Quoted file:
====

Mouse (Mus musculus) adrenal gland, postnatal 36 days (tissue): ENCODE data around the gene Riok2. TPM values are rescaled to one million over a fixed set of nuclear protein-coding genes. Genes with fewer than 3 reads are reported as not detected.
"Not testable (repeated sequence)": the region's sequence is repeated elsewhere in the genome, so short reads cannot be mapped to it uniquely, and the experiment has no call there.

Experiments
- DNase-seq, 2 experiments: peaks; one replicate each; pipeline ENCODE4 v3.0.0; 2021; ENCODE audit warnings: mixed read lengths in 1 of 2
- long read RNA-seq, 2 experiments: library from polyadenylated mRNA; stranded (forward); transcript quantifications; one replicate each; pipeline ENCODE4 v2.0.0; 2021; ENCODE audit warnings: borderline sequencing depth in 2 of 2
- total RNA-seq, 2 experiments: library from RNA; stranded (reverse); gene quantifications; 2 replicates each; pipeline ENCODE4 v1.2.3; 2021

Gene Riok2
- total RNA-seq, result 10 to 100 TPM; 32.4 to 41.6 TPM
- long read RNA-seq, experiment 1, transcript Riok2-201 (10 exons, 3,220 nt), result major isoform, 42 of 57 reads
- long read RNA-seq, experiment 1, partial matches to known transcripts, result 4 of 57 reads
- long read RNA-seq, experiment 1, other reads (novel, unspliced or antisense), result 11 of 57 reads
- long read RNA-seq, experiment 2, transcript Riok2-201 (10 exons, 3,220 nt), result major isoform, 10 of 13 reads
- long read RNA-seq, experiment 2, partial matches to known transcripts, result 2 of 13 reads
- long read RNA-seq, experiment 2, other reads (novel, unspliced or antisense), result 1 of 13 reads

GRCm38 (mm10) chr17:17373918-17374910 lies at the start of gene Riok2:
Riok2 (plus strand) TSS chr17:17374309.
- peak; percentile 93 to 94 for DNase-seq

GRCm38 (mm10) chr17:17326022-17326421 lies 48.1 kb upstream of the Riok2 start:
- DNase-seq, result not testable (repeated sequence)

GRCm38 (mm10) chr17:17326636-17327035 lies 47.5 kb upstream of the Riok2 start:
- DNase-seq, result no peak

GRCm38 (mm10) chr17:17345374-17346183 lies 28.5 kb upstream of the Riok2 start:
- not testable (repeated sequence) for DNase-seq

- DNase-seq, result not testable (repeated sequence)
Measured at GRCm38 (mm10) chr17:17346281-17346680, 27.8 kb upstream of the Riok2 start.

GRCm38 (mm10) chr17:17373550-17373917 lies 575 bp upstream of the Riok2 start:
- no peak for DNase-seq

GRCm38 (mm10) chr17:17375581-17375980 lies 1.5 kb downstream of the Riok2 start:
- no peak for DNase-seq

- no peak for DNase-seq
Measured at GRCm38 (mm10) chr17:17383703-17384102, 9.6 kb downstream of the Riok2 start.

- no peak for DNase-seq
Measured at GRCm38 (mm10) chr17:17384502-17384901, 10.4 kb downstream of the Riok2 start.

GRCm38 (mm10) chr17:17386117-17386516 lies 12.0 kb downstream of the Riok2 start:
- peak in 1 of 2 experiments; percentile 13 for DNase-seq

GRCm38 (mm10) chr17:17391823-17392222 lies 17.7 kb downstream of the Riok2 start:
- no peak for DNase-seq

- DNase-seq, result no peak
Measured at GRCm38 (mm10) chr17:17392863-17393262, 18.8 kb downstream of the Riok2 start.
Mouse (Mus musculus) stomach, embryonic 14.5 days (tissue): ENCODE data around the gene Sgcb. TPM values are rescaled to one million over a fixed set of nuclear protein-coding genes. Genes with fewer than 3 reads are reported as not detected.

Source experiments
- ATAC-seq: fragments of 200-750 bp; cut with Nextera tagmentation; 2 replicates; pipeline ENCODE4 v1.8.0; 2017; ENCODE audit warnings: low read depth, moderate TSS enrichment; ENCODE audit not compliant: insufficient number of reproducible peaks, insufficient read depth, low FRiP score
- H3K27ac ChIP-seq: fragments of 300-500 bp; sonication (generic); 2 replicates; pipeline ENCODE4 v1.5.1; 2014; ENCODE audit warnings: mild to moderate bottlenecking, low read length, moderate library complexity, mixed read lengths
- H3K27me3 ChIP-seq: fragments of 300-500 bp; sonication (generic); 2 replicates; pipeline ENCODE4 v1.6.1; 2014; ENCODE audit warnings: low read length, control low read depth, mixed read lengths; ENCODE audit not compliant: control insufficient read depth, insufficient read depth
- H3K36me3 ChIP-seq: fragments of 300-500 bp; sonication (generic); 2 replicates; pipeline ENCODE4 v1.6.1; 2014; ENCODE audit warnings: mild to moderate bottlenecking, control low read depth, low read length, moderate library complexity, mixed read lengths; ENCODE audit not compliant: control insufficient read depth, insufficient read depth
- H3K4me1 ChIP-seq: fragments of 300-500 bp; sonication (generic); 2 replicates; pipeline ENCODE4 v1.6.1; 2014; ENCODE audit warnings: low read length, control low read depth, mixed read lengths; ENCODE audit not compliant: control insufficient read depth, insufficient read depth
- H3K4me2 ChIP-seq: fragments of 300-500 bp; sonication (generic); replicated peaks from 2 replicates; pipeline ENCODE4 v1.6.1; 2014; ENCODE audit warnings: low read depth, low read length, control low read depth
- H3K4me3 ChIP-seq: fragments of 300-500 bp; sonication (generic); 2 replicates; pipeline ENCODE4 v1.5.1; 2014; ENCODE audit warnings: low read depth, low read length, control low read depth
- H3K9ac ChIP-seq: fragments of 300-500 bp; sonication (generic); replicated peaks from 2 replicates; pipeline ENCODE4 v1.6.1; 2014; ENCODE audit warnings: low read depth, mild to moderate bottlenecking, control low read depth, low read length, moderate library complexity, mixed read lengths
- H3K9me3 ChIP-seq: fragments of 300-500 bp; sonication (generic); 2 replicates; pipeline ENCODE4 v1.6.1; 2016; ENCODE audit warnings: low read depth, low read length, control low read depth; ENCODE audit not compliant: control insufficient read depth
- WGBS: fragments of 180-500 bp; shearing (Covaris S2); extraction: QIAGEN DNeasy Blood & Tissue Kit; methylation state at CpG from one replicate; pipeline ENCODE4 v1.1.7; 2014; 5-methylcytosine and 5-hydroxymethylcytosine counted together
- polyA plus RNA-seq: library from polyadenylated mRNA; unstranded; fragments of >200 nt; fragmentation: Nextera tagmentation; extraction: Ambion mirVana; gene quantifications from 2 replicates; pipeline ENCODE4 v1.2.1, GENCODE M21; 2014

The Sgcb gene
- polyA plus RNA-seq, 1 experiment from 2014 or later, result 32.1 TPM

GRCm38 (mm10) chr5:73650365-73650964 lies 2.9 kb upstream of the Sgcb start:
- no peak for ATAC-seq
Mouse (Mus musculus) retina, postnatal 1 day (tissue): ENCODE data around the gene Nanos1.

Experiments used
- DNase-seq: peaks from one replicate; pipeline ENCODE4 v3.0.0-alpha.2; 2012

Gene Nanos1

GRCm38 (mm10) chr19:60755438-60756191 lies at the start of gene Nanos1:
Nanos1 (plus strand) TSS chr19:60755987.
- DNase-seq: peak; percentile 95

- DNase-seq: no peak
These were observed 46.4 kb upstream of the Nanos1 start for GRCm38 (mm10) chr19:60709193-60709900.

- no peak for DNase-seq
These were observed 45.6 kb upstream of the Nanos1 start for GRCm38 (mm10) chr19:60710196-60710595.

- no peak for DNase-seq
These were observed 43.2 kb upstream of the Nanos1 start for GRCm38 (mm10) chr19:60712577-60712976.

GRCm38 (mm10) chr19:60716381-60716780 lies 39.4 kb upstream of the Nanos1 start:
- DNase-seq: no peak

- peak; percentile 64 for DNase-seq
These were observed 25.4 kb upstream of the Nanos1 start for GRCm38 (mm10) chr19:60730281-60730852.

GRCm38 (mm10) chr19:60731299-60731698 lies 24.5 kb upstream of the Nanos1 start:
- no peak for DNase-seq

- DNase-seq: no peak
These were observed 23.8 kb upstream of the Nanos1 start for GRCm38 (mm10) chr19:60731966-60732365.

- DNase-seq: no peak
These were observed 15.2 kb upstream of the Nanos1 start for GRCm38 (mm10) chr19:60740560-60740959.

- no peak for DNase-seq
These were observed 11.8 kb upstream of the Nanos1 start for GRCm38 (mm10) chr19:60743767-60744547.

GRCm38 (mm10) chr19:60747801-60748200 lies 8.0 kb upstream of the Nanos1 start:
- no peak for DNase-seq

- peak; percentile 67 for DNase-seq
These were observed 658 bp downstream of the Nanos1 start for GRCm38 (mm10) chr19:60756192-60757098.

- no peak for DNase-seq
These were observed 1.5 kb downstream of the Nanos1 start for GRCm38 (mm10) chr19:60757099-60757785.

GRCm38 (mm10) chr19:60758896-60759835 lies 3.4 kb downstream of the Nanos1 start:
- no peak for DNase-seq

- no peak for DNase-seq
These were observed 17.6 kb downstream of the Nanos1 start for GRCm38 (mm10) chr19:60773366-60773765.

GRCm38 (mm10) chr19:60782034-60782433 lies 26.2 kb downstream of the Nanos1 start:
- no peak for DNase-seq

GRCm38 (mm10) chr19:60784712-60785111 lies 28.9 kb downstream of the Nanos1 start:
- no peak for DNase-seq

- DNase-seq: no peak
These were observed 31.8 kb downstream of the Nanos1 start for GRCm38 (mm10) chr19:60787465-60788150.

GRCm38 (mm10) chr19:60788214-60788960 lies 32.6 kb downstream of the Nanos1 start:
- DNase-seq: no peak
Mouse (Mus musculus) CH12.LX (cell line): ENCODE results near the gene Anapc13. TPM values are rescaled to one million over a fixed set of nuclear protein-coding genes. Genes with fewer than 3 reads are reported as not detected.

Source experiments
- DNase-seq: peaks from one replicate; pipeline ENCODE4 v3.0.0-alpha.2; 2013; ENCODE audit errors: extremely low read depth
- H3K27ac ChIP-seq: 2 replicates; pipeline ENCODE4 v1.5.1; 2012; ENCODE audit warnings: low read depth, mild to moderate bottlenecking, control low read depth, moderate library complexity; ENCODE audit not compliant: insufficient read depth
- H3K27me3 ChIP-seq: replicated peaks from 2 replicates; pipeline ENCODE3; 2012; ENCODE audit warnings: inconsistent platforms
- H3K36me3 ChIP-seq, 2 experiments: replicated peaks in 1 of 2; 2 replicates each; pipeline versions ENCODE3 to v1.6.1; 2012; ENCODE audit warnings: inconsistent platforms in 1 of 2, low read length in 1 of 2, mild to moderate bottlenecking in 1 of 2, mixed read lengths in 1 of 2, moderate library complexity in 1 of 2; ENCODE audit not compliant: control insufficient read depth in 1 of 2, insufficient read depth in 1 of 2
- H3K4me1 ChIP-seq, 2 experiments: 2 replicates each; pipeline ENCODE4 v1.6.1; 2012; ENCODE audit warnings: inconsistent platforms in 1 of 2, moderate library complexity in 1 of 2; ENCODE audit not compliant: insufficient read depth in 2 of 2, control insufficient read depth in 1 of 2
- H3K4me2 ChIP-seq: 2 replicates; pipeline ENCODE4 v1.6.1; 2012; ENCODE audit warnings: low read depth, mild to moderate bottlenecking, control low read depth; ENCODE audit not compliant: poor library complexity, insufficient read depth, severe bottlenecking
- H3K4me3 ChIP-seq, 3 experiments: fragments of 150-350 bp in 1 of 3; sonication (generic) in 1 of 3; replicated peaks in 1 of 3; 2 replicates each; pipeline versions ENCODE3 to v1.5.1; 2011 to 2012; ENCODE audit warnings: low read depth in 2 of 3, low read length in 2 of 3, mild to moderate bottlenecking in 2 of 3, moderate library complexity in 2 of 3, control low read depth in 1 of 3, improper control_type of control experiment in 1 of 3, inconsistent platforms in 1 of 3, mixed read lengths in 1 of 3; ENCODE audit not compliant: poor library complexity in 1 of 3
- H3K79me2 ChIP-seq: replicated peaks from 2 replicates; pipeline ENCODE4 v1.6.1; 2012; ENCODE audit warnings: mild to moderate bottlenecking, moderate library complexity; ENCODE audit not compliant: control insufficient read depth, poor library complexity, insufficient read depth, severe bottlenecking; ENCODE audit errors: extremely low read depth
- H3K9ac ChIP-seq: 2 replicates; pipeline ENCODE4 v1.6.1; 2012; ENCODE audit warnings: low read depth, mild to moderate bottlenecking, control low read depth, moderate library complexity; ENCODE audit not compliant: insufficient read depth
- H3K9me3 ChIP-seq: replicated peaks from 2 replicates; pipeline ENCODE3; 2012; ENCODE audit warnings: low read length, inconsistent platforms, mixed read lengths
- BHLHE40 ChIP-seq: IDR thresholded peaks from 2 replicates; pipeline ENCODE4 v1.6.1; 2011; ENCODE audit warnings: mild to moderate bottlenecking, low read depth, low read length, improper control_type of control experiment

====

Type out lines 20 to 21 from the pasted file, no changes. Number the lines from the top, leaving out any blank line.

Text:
GRCm38 (mm10) chr17:17326636-17327035 lies 47.5 kb upstream of the Riok2 start:
- DNase-seq, result no peak